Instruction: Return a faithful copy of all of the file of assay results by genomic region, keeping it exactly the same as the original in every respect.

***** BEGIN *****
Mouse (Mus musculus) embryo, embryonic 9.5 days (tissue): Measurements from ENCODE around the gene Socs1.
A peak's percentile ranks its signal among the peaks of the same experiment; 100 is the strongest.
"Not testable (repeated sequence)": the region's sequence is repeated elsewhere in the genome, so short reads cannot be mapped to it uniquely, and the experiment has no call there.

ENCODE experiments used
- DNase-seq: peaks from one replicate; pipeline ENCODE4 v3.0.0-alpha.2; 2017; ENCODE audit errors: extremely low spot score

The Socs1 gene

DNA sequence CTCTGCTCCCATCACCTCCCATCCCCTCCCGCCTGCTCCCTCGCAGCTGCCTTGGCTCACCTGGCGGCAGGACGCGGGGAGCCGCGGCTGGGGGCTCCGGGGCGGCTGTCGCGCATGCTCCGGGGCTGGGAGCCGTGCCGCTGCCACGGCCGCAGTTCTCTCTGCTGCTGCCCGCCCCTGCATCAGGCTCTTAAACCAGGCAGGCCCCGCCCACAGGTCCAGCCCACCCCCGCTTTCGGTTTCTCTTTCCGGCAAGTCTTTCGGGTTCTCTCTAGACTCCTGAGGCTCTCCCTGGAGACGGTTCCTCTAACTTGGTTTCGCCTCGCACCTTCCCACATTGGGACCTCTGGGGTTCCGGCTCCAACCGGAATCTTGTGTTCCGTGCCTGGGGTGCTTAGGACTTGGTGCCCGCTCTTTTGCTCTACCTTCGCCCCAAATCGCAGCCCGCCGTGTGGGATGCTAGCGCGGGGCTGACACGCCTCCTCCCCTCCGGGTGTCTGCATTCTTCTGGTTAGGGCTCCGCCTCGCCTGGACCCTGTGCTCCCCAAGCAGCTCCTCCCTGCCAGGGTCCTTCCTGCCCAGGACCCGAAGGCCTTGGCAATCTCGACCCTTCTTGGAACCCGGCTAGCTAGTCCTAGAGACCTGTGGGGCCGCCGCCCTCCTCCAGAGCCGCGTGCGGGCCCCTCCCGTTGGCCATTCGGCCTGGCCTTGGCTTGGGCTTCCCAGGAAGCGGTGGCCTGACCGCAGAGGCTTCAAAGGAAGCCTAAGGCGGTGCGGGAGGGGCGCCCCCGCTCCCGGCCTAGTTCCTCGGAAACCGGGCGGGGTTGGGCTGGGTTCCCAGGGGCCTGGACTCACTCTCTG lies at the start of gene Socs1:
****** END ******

Mouse (Mus musculus) embryo, embryonic 9.5 days (tissue): Measurements from ENCODE around the gene Socs1.
A peak's percentile ranks its signal among the peaks of the same experiment; 100 is the strongest.
"Not testable (repeated sequence)": the region's sequence is repeated elsewhere in the genome, so short reads cannot be mapped to it uniquely, and the experiment has no call there.

ENCODE experiments used
- DNase-seq: peaks from one replicate; pipeline ENCODE4 v3.0.0-alpha.2; 2017; ENCODE audit errors: extremely low spot score

The Socs1 gene

DNA sequence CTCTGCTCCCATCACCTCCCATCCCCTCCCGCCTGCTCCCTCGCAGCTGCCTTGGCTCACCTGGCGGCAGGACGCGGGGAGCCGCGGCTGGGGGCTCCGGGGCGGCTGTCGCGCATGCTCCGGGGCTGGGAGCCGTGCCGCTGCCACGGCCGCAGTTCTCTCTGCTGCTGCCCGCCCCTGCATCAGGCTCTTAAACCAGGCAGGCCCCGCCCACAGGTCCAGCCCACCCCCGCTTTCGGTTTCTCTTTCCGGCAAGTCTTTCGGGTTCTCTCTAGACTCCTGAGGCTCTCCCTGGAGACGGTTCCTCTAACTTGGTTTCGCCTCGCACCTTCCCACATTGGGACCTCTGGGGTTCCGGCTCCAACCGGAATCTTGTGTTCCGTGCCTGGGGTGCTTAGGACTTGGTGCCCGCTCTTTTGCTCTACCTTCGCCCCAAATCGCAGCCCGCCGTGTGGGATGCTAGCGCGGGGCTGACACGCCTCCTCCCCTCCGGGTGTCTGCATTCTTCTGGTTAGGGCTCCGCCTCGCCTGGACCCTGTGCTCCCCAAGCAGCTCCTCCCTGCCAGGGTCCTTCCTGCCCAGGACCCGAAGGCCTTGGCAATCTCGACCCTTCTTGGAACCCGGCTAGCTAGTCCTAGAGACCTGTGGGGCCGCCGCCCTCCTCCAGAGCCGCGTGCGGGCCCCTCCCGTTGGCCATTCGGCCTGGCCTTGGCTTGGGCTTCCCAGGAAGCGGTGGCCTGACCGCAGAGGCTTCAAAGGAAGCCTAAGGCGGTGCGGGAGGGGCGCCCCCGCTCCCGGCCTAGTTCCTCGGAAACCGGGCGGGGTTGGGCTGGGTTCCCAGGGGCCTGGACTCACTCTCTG lies at the start of gene Socs1: